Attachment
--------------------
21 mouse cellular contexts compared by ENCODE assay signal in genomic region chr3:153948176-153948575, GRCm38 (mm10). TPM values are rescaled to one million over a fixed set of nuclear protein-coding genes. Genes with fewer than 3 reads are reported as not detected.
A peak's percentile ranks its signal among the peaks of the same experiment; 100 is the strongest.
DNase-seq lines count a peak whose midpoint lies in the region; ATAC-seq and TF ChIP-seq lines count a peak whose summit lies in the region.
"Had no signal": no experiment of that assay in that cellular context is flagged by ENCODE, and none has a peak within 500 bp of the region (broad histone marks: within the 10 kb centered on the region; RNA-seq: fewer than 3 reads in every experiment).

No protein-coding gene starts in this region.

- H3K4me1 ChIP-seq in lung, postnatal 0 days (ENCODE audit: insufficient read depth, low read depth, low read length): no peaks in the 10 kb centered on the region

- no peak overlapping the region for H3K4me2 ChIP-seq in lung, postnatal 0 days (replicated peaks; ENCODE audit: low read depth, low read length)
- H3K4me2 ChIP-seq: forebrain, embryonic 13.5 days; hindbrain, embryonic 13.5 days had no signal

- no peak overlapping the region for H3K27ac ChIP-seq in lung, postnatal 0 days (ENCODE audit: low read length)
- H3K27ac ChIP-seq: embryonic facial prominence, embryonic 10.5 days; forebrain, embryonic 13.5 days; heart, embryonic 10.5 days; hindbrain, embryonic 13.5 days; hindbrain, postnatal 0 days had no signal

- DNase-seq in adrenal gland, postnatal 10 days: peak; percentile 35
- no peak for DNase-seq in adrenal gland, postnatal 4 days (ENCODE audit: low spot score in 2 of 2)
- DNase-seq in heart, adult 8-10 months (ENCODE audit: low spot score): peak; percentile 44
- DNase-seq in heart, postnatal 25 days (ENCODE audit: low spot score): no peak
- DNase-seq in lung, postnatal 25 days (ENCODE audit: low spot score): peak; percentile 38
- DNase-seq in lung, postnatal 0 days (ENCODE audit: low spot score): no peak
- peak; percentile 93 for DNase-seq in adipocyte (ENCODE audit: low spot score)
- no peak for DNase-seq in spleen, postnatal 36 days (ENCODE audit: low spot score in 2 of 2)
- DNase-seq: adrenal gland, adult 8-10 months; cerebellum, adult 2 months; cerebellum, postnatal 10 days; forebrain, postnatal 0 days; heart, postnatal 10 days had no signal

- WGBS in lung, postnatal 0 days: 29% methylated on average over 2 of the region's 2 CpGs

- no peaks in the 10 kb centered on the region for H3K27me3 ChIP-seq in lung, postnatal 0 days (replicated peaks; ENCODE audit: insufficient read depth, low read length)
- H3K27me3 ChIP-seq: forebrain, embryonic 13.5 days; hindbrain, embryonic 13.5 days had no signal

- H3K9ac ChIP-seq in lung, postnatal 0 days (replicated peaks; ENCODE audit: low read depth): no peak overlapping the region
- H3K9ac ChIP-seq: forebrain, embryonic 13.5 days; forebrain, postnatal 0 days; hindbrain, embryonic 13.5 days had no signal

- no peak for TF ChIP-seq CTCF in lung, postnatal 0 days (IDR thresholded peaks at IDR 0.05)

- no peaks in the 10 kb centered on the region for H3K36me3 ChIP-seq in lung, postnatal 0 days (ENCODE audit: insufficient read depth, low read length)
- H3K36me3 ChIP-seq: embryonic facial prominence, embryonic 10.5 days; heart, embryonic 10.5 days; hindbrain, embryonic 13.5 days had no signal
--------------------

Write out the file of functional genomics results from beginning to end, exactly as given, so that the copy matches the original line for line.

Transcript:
21 mouse cellular contexts compared by ENCODE assay signal in genomic region chr3:153948176-153948575, GRCm38 (mm10). TPM values are rescaled to one million over a fixed set of nuclear protein-coding genes. Genes with fewer than 3 reads are reported as not detected.
A peak's percentile ranks its signal among the peaks of the same experiment; 100 is the strongest.
DNase-seq lines count a peak whose midpoint lies in the region; ATAC-seq and TF ChIP-seq lines count a peak whose summit lies in the region.
"Had no signal": no experiment of that assay in that cellular context is flagged by ENCODE, and none has a peak within 500 bp of the region (broad histone marks: within the 10 kb centered on the region; RNA-seq: fewer than 3 reads in every experiment).

No protein-coding gene starts in this region.

- H3K4me1 ChIP-seq in lung, postnatal 0 days (ENCODE audit: insufficient read depth, low read depth, low read length): no peaks in the 10 kb centered on the region

- no peak overlapping the region for H3K4me2 ChIP-seq in lung, postnatal 0 days (replicated peaks; ENCODE audit: low read depth, low read length)
- H3K4me2 ChIP-seq: forebrain, embryonic 13.5 days; hindbrain, embryonic 13.5 days had no signal

- no peak overlapping the region for H3K27ac ChIP-seq in lung, postnatal 0 days (ENCODE audit: low read length)
- H3K27ac ChIP-seq: embryonic facial prominence, embryonic 10.5 days; forebrain, embryonic 13.5 days; heart, embryonic 10.5 days; hindbrain, embryonic 13.5 days; hindbrain, postnatal 0 days had no signal

- DNase-seq in adrenal gland, postnatal 10 days: peak; percentile 35
- no peak for DNase-seq in adrenal gland, postnatal 4 days (ENCODE audit: low spot score in 2 of 2)
- DNase-seq in heart, adult 8-10 months (ENCODE audit: low spot score): peak; percentile 44
- DNase-seq in heart, postnatal 25 days (ENCODE audit: low spot score): no peak
- DNase-seq in lung, postnatal 25 days (ENCODE audit: low spot score): peak; percentile 38
- DNase-seq in lung, postnatal 0 days (ENCODE audit: low spot score): no peak
- peak; percentile 93 for DNase-seq in adipocyte (ENCODE audit: low spot score)
- no peak for DNase-seq in spleen, postnatal 36 days (ENCODE audit: low spot score in 2 of 2)
- DNase-seq: adrenal gland, adult 8-10 months; cerebellum, adult 2 months; cerebellum, postnatal 10 days; forebrain, postnatal 0 days; heart, postnatal 10 days had no signal

- WGBS in lung, postnatal 0 days: 29% methylated on average over 2 of the region's 2 CpGs

- no peaks in the 10 kb centered on the region for H3K27me3 ChIP-seq in lung, postnatal 0 days (replicated peaks; ENCODE audit: insufficient read depth, low read length)
- H3K27me3 ChIP-seq: forebrain, embryonic 13.5 days; hindbrain, embryonic 13.5 days had no signal

- H3K9ac ChIP-seq in lung, postnatal 0 days (replicated peaks; ENCODE audit: low read depth): no peak overlapping the region
- H3K9ac ChIP-seq: forebrain, embryonic 13.5 days; forebrain, postnatal 0 days; hindbrain, embryonic 13.5 days had no signal

- no peak for TF ChIP-seq CTCF in lung, postnatal 0 days (IDR thresholded peaks at IDR 0.05)

- no peaks in the 10 kb centered on the region for H3K36me3 ChIP-seq in lung, postnatal 0 days (ENCODE audit: insufficient read depth, low read length)
- H3K36me3 ChIP-seq: embryonic facial prominence, embryonic 10.5 days; heart, embryonic 10.5 days; hindbrain, embryonic 13.5 days had no signal